The Wits SRC has managed to raise between R3.5-million and R4-million towards its R10-million access campaign that it launched earlier this year.
The campaign came about as a result of the SRC realising that students who fell in the “missing middle” category – students who don’t qualify for NSFAS but still cannot afford their fees – need to be assisted.
According to the SRC’s general secretary, Fasiha Hassan, they will extend the campaign “because a lot more needs to be done to help potential beneficiaries.”
“Access has now been widened, we are now actively saying that access is about more than just tuition fees,” said Hassan. The campaign includes a more “holistic approach” to assisting students in need. It will feature ways to assist students with accommodation, food and academic support in order to try and help students to complete their degrees.
The SRC is hoping to launch an sms line where people who are interested in donating to the cause can sms the word “Access” to 42167 and this sms will enable donors to give R30 towards the cause. The details of this line are still being sorted out.
“We have a very big pledge line that we are going to have on the 17th of March. We are working with DSTV channel ITV, having it sponsored by Stumbo Pops and people phone in and say ‘hey this is a great cause, I’d like to pledge R5 000.’ This becomes a way for people to donate,” Hassan said. The pledge line will be open from 8:30pm to midnight.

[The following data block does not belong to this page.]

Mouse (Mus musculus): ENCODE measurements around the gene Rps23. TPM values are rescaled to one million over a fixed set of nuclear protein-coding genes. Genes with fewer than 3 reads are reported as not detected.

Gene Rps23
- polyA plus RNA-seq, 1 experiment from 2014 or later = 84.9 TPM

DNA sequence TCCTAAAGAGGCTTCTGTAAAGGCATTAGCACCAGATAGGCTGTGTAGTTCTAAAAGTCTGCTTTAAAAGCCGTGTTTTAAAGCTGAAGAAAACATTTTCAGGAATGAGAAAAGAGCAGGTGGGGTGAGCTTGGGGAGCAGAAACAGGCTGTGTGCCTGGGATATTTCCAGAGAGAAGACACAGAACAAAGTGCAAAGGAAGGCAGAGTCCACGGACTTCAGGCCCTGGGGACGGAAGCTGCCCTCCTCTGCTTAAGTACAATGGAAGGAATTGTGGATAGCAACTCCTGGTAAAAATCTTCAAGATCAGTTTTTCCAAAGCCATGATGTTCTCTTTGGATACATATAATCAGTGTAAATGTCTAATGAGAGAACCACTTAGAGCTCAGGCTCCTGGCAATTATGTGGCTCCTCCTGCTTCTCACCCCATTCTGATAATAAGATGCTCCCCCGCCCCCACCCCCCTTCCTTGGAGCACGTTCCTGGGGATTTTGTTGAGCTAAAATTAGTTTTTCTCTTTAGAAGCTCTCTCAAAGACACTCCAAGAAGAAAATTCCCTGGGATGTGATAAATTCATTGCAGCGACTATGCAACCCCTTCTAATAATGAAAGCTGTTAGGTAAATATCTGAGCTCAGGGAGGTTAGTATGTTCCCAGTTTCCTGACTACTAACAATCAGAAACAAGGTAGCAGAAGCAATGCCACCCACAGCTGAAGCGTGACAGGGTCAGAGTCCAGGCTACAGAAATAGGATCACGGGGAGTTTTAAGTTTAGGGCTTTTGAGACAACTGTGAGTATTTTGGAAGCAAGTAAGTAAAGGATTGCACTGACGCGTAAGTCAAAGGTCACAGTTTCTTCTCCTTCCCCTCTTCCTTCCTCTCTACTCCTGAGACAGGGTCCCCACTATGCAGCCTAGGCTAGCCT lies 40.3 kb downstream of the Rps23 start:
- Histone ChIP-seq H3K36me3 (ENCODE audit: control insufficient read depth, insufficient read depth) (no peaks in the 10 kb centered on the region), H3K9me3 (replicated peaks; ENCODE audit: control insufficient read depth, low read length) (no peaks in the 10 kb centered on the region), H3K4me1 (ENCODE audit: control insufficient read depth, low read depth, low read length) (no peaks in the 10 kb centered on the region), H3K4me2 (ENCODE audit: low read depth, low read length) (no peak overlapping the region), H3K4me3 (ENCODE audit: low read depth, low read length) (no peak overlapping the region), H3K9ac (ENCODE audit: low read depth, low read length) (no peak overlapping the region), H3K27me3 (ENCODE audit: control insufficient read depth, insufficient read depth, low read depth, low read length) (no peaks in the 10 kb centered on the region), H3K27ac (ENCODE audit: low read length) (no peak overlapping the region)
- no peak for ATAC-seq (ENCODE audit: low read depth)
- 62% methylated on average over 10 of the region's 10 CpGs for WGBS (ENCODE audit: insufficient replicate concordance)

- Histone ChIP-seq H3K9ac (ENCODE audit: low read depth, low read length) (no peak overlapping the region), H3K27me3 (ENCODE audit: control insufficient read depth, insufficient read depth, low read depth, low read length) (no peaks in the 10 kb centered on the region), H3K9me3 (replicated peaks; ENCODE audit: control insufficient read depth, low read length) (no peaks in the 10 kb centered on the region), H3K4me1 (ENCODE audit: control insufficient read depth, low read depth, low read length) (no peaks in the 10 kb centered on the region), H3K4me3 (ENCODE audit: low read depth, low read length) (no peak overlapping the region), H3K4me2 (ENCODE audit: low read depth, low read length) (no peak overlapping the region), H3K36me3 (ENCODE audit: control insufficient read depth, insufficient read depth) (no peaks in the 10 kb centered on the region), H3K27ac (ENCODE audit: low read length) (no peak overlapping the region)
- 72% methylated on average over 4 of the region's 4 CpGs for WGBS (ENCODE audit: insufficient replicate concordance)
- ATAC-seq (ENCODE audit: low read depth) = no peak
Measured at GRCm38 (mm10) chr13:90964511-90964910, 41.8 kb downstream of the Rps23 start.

Hassan said rumours that the campaign would only benefit a few students were incorrect. “We have decided on a bottom-up approach … so the idea is not that we fund five or 10 students fully, let us do some analysis, let’s see how many people have waivered, let’s see how many people have accommodation and see how we help them,” she said. These students that receive partial assistance will be assisted to get other funding as the year progresses.
According to Hassan, as of last week there were about 9 000 students that had signed waivers. Hassan said this number was before NSFAS appeals concluded and that the number has possibly gone down. “We’re hoping the number will go down, we’re waiting for a detailed report from finance,” she said.
The campaign is prioritising undergraduate students in order to help them finish their degrees.